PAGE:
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Oh No! They're Taking Away Our Happy Meals!

The other day a veto-proof majority of San Francisco's board of supervisors voted to ban MacDonald's Happy Meals. So reported hundreds of news stories and blogs around the Internet.

In fact, the ordinance doesn't specifically name MacDonald's. It prohibits all restaurants in the city from offering a free toy or prize with meals that exceed a set number of calories (600), sodium (650 mg) and fat levels (35% of total calories). All meals (except breakfast) must also contain a half cup of veggies and fruit.

Predictably, a tsunami-sized wave of criticism rolled in on San Francisco Bay. Andrew Breitbart, who runs the conservative blog, declared Eric Mar, author of the ordinance, "Nanny of the Week," by which he means, I guess, a person who prods you into good behavior (whether you like it or not). The NewsReal blog slapped a tragic headline on the story: "San Fran Nannies Steal Happy Meals from Children."

It does seem ridiculous that a city government would try to control children's eating habits. In any battle for good childhood nutrition, parents presumably are in charge. "Parents tell us it's their right and responsibility -- not the government's -- to make their own decisions and to choose what's right for their children," harrumphed a spokesman for MacDonald's which is obviously less than keen on the new ordinance. What's more, the Happy Meal is hardly the most offensive offering around. The hamburger in its Happy Meal has 300 calories. If a wise parent insists on choosing the more healthful Happy Meal options (1% low-fat milk instead of soda, and apple slice dipped in sugar-free caramel sauce instead of French fries), a kid could escape without packing more than 500 calories under his or her Garanimals. (In contrast, a slice of Costco pizza has 718 calories.)

I have decided, however, that the ordinance makes sense -- even though I have over the years ingested tons of MacDonald's fries, KFC, Dunkin' Donuts munchkins and other empty-calorie fare. But you have to look at the problem the supervisors face. For starters, San Francisco was ranked Number One (along with two other California cities -- Fremont and Oakland) for having the largest percentage of obese adults, according to Men's Health magazine. A 2007 California Health Interview Study found that 15% of adolescents between age 12 and 17 and 8% of children under 12 in the Bay Area were overweight for their age. In 2008, more than a quarter of the city's kids in grades 5, 7 and 9 had weights above the healthy range on a California assessment test.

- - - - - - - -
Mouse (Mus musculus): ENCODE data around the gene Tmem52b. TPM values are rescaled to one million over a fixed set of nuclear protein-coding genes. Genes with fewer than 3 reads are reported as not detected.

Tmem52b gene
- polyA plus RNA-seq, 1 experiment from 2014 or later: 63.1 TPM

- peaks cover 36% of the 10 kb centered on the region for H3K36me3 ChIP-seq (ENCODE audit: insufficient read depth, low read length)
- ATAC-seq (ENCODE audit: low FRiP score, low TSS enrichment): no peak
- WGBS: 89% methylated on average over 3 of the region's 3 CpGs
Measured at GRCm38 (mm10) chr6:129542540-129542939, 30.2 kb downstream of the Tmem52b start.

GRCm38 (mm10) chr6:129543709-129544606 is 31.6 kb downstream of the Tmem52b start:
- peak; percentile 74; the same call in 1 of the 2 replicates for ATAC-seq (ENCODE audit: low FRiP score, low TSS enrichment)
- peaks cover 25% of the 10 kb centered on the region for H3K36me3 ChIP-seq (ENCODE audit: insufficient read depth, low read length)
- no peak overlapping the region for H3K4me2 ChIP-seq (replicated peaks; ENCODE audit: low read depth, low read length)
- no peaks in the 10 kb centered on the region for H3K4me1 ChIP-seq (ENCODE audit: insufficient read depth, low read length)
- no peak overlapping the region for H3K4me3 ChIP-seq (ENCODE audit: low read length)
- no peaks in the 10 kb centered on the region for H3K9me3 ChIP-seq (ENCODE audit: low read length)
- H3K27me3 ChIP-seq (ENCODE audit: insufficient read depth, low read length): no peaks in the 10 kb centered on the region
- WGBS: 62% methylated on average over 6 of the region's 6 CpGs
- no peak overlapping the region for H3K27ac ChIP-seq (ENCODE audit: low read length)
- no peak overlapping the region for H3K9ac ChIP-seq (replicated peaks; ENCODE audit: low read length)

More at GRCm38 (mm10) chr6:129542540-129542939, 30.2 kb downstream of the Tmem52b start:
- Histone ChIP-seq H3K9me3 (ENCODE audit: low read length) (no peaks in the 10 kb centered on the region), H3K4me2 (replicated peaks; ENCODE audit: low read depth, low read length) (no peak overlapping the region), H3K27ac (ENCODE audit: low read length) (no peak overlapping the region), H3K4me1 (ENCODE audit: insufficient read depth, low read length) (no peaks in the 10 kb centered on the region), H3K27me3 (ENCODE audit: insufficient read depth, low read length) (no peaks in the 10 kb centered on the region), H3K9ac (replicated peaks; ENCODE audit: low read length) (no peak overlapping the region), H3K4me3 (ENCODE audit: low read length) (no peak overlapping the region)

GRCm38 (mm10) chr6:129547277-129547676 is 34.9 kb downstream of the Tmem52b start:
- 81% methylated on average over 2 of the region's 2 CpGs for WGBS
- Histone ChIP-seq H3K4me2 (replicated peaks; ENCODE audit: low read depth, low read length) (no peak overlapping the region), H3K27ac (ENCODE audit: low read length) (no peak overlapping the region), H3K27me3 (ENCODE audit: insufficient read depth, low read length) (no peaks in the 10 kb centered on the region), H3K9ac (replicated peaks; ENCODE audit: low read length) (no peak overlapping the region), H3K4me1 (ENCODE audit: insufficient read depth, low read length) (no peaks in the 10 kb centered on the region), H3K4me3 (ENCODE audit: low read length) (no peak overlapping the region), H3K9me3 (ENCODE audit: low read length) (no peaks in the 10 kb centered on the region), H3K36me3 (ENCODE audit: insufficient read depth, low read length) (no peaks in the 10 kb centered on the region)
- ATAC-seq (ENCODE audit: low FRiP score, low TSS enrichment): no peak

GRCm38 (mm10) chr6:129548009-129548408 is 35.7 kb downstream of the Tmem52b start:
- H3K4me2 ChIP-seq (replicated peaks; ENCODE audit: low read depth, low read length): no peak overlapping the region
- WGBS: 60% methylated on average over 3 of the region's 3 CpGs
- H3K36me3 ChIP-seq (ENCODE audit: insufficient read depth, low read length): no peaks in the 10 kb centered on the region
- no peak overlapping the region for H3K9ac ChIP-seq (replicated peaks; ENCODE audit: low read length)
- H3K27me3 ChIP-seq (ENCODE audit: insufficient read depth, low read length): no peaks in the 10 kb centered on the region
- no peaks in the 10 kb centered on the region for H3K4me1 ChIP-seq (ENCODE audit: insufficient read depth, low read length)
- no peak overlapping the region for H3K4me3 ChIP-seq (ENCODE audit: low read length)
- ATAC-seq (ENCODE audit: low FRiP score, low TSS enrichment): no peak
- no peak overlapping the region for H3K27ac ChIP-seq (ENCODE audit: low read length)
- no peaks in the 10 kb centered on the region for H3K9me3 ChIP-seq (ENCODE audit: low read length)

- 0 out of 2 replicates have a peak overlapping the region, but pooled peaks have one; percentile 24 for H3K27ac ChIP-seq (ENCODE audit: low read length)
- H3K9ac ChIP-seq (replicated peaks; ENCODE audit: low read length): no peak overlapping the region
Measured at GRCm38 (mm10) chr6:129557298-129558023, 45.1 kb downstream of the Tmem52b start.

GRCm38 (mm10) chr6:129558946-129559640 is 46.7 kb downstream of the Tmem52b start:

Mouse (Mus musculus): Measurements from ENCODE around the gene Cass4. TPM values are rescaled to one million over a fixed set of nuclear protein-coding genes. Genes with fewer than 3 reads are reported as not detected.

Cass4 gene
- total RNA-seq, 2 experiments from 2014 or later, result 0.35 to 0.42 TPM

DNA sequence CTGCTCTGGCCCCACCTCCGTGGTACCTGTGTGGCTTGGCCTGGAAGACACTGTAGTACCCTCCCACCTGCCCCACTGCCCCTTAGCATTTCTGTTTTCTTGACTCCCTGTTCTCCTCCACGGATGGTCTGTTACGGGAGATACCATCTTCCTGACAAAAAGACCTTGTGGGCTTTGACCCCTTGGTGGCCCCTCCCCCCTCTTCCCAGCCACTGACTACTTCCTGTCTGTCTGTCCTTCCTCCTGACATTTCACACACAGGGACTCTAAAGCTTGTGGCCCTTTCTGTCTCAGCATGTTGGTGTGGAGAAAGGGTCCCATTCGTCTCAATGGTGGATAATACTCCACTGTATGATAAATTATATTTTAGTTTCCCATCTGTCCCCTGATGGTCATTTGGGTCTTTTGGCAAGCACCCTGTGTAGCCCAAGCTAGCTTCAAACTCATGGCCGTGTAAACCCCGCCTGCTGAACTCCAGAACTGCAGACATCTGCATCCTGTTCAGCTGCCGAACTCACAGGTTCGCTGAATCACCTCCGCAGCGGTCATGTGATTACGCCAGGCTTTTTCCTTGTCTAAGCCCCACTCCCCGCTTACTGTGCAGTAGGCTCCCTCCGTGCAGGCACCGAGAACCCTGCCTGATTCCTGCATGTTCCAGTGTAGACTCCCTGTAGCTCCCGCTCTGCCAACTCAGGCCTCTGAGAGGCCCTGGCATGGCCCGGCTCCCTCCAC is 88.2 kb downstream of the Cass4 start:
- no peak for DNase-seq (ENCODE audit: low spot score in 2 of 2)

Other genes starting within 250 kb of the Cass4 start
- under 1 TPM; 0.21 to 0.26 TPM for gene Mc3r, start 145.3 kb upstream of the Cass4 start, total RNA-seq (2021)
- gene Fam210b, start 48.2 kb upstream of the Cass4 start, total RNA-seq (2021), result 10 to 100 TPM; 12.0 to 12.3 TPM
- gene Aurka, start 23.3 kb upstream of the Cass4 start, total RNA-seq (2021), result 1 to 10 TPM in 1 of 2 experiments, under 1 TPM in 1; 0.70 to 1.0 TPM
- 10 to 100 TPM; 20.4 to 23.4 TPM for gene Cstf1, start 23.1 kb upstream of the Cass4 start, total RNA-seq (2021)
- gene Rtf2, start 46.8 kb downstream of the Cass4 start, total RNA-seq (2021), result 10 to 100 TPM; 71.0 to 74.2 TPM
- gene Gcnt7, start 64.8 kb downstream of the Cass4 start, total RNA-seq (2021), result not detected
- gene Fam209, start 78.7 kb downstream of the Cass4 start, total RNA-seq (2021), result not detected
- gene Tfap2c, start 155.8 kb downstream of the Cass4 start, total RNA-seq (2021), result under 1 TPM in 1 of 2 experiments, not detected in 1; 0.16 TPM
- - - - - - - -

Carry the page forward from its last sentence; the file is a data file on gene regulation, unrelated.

Statistics cited in the ordinance show, moreover, that parents aid and abet kids' unhealthy fast-food habits. A Kaiser foundation poll had 40% of San Francisco parents saying that their kids ate at least one fast-food meal each day; 14% said that their kids did not eat a home cooked dinner on most nights. Eating out so much is bound to cause problems. According to the ordinance's preamble, "Children eat twice as many calories (770) when they eat a meal at a restaurant as they do when they eat at home (420)," and "an analysis of nutrient quality of children's meals served by restaurant chains found that only 3% met USDA criteria for meals served under the National Lunch program."

The toys, tickets, games and other stuff offered by restaurants provide a strong link between young kids and junk food. With dreams of Megamind figures dancing in their heads, kids will nag their parents ceaselessly to buy the Happy Meal that wins them the premium. Yes, parents should say 'no,' but do they? The answer is simply that many don't. In 2006, fast-foot restaurants sold more than 1.2 billion meals with toys to kids under 12 -- 20% of all revenues from children. Without toys, those sales might never have been made. Let's face it: kids wouldn't be going to fast-food restaurants if their parents didn't drive them there and pay for the meals.

Children do not on their own make the best choices. Most naturally gravitate to the least nutritious food they can find. But if parents don't make good choices for their kids, then who is to protect them? The San Francisco Board of Supervisors at least is taking a stab at encouraging restaurants to offer children something better.

After all, in the absence of parental responsibility, a nanny may be just what we need.

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